Also note that if you set up names for track markers, then this information is not stored in the lap file.

When talking about GPS based lap timing there are 2 questions that commonly come up:

  1. If we are using GPS data with, let’s say a 10Hz update rate, doesn’t that mean that the lap times are only accurate to 1/10th of a second. The answer to this one is certainly “no”, the time that the vehicle crosses the line is worked out internally to a very high precision by looking at the 2 GPS samples either side of the crossing point and working out at exactly what time is was crossed.
  2. The other question is simply “how accurate is lap timing based on GPS”. The answer to this one is that it depends on the GPS data. For example is there is a very typical 1-2m of error on the GPS data, and the vehicle is moving down the straight at about 100mph, then the error would apparently be about 0.02seconds-0.04seconds. However, in practice whilst the GPS accuracy is typically 1-2m, the error in GPS position only changes (or “drifts about”) quite slowly, typically over the period of 10s of minutes. As a result, if we assume a typical lap time of just a few minutes or less, the error in 1 lap compared to the previous lap is normally much better than 1-2m. That is the theory… in practice if you compare our GPS based lap times with those from an optical beacon system (which have a beam spread of >1m) then the accuracies are directly comparable at “a few 100ths of a second”.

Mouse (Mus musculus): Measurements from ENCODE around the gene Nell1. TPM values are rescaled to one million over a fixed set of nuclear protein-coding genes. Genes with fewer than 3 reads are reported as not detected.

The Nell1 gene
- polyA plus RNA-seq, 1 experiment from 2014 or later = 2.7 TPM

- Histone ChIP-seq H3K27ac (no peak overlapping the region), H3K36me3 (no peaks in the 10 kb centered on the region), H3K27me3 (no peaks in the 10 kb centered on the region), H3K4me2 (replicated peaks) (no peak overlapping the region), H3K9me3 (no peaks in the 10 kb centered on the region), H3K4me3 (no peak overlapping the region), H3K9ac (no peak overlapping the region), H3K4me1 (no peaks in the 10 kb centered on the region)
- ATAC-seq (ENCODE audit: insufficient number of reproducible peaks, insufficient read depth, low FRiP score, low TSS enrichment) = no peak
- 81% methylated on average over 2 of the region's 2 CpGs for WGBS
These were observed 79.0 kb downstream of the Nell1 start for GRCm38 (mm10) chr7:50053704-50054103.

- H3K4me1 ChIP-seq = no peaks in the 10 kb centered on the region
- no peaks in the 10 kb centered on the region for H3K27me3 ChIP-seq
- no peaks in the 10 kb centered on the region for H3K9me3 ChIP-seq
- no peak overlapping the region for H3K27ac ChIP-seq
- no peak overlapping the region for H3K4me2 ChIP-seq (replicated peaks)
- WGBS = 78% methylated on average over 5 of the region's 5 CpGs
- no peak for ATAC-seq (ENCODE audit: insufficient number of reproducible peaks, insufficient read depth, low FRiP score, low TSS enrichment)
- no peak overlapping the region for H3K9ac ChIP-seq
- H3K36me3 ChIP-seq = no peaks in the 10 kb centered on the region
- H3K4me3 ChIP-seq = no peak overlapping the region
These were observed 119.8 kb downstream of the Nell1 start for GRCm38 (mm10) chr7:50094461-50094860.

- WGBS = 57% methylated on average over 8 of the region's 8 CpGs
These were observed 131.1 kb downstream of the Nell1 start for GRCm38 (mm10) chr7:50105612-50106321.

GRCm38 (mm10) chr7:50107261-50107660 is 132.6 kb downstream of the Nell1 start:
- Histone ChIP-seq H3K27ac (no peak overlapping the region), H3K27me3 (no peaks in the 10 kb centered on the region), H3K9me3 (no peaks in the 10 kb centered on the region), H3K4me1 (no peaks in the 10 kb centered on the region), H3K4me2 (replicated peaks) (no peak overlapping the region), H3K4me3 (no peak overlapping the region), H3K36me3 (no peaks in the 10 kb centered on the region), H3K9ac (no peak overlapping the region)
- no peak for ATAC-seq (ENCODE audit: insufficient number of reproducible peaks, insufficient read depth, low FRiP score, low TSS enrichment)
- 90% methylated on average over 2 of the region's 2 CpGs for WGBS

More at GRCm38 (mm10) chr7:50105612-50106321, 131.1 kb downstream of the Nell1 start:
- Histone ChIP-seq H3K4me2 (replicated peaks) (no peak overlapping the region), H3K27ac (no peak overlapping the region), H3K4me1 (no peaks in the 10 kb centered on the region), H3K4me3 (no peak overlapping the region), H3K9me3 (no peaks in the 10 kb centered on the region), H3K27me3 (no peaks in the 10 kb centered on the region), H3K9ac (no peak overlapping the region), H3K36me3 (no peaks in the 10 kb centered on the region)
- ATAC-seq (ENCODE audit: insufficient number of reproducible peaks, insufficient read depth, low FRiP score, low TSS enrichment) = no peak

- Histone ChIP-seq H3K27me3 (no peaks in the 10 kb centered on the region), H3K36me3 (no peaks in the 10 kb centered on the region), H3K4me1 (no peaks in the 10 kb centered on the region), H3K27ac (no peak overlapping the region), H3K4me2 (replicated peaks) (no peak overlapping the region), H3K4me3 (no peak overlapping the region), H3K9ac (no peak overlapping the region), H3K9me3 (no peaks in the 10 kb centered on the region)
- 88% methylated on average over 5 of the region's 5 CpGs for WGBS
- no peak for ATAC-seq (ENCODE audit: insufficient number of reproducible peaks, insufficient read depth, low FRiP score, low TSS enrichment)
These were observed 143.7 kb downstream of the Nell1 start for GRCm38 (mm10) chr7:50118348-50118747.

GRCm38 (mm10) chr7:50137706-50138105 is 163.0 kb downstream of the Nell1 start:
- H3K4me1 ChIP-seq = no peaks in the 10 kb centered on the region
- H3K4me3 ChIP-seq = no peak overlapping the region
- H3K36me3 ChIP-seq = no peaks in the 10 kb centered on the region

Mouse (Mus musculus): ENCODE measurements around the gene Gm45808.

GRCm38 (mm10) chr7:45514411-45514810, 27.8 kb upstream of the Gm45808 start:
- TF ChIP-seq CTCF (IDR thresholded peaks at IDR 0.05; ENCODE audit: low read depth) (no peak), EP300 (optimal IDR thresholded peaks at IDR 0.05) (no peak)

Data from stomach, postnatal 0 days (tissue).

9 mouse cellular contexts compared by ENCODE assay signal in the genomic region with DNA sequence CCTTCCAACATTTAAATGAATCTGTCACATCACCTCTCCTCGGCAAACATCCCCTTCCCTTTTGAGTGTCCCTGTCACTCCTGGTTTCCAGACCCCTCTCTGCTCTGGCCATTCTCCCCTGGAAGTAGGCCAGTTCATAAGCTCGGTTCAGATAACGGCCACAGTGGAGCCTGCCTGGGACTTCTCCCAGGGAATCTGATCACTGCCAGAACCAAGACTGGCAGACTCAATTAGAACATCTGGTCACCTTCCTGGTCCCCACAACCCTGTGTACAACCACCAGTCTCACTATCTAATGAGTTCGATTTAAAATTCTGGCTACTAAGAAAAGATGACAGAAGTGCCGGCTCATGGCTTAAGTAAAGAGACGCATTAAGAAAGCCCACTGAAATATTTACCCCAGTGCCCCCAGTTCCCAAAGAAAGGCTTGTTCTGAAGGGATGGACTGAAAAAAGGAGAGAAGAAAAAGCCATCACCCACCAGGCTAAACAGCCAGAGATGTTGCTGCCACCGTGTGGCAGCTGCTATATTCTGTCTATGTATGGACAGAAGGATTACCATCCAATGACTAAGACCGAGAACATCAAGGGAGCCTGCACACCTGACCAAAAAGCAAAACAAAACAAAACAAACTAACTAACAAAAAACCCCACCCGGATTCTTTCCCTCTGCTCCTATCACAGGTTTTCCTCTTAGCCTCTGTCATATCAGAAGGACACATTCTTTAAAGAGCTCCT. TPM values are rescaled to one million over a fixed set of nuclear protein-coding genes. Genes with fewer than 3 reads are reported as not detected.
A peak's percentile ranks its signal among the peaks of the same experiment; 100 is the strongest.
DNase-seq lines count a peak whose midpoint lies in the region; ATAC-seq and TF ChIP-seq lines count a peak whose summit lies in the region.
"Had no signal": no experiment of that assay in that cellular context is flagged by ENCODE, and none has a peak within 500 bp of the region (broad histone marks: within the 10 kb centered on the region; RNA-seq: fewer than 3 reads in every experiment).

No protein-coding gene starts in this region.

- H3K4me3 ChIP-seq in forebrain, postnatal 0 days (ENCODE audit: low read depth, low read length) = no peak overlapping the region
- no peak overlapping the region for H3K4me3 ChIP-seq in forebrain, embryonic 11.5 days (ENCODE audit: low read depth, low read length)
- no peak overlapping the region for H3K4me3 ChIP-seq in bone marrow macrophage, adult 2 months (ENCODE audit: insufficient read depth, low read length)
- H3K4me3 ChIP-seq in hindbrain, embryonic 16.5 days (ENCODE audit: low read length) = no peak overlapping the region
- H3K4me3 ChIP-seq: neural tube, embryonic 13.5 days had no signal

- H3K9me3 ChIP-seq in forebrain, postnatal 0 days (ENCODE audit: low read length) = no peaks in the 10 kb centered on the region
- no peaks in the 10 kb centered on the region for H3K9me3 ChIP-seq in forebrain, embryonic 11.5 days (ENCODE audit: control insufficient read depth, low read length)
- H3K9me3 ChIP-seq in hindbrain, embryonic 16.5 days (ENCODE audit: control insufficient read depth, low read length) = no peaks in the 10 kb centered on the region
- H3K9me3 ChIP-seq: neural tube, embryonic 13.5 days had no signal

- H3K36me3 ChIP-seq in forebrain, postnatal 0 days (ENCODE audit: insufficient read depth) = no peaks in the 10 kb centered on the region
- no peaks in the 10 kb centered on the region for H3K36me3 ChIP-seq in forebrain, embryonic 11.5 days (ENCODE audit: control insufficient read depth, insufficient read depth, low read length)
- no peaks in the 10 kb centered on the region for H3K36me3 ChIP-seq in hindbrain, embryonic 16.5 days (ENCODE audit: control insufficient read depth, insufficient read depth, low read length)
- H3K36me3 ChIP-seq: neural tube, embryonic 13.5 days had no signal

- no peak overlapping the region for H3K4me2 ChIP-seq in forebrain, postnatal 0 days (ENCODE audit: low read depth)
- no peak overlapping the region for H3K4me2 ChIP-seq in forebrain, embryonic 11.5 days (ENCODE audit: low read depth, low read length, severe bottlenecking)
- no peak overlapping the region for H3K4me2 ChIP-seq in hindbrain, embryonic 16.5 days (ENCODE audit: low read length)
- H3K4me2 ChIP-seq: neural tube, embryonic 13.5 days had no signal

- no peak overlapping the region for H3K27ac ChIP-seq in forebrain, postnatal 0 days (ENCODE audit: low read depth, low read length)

Overview of the rest of the guide

Subsequent sections further explain lap timing related activities.

This section describes how to define track markers using the Analysis software and then transferring them onto the memory card using LAP files.
This section descrbies how to define track markers from any of RTs dashboard products whilst on the track.
Contains informaiton on connecting DL1, VIDEO4, and DASHx together and configuring them to calculate and display lap times correctly.
Contains informaiton on connecting DL1 and DASHx together and configuring them to calculate and display lap times correctly.
Lists most common errors to avoid when doing lap timing
Page last modified on January 22, 2015, at 12:52 PM